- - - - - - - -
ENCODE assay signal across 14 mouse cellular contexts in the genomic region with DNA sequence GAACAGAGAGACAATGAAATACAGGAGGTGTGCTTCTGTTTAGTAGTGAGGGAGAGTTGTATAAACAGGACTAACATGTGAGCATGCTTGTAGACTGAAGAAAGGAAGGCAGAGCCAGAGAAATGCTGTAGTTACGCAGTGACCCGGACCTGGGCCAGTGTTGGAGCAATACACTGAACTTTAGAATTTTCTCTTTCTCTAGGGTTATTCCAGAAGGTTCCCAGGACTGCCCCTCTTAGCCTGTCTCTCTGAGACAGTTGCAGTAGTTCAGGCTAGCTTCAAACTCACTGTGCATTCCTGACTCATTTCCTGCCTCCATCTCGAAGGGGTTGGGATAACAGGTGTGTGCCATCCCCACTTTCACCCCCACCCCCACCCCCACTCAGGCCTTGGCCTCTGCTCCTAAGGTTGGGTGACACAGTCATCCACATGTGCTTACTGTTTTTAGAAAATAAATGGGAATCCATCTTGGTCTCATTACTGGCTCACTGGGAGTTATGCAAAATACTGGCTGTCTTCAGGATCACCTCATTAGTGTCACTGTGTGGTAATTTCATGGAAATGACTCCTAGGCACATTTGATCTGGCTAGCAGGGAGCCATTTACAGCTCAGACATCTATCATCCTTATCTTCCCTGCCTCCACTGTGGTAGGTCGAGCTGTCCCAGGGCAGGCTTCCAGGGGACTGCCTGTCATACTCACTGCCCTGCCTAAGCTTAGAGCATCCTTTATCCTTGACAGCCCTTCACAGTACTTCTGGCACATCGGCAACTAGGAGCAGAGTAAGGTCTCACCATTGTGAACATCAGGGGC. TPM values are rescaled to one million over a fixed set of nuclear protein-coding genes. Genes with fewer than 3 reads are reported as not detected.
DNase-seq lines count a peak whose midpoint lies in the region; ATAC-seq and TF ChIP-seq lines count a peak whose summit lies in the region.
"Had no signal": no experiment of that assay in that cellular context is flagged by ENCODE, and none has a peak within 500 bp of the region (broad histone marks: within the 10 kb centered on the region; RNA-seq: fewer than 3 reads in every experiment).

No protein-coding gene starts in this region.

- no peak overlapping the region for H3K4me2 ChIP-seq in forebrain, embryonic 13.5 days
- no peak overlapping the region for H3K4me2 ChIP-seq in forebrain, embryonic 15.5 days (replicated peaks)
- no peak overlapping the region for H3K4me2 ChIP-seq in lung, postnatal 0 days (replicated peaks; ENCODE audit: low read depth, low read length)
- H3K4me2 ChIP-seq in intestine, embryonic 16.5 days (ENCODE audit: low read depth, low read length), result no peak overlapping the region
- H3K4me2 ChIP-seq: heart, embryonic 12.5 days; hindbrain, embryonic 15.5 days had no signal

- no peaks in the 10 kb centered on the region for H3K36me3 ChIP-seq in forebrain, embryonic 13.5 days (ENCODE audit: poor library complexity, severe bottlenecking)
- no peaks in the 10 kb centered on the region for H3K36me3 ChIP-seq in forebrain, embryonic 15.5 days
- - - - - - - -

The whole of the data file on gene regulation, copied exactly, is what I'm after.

ENCODE assay signal across 14 mouse cellular contexts in the genomic region with DNA sequence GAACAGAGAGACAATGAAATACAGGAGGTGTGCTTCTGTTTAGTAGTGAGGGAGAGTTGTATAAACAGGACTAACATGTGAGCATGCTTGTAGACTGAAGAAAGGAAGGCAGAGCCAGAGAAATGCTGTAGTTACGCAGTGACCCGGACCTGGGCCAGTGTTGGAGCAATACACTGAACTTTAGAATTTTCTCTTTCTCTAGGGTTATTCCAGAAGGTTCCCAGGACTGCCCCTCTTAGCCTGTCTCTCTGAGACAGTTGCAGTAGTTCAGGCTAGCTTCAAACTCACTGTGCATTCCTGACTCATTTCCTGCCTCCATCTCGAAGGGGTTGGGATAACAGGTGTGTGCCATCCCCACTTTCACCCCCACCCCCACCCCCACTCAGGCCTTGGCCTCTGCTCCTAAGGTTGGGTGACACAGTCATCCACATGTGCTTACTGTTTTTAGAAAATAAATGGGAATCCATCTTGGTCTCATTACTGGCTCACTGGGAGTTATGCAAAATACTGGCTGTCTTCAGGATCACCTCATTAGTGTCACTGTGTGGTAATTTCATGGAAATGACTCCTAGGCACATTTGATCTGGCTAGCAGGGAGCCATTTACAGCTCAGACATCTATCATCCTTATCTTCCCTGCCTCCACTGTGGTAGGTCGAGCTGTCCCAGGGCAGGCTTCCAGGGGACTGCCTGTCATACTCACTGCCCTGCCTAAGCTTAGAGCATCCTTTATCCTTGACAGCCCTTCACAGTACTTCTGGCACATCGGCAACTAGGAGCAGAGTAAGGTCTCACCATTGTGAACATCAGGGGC. TPM values are rescaled to one million over a fixed set of nuclear protein-coding genes. Genes with fewer than 3 reads are reported as not detected.
DNase-seq lines count a peak whose midpoint lies in the region; ATAC-seq and TF ChIP-seq lines count a peak whose summit lies in the region.
"Had no signal": no experiment of that assay in that cellular context is flagged by ENCODE, and none has a peak within 500 bp of the region (broad histone marks: within the 10 kb centered on the region; RNA-seq: fewer than 3 reads in every experiment).

No protein-coding gene starts in this region.

- no peak overlapping the region for H3K4me2 ChIP-seq in forebrain, embryonic 13.5 days
- no peak overlapping the region for H3K4me2 ChIP-seq in forebrain, embryonic 15.5 days (replicated peaks)
- no peak overlapping the region for H3K4me2 ChIP-seq in lung, postnatal 0 days (replicated peaks; ENCODE audit: low read depth, low read length)
- H3K4me2 ChIP-seq in intestine, embryonic 16.5 days (ENCODE audit: low read depth, low read length), result no peak overlapping the region
- H3K4me2 ChIP-seq: heart, embryonic 12.5 days; hindbrain, embryonic 15.5 days had no signal

- no peaks in the 10 kb centered on the region for H3K36me3 ChIP-seq in forebrain, embryonic 13.5 days (ENCODE audit: poor library complexity, severe bottlenecking)
- no peaks in the 10 kb centered on the region for H3K36me3 ChIP-seq in forebrain, embryonic 15.5 days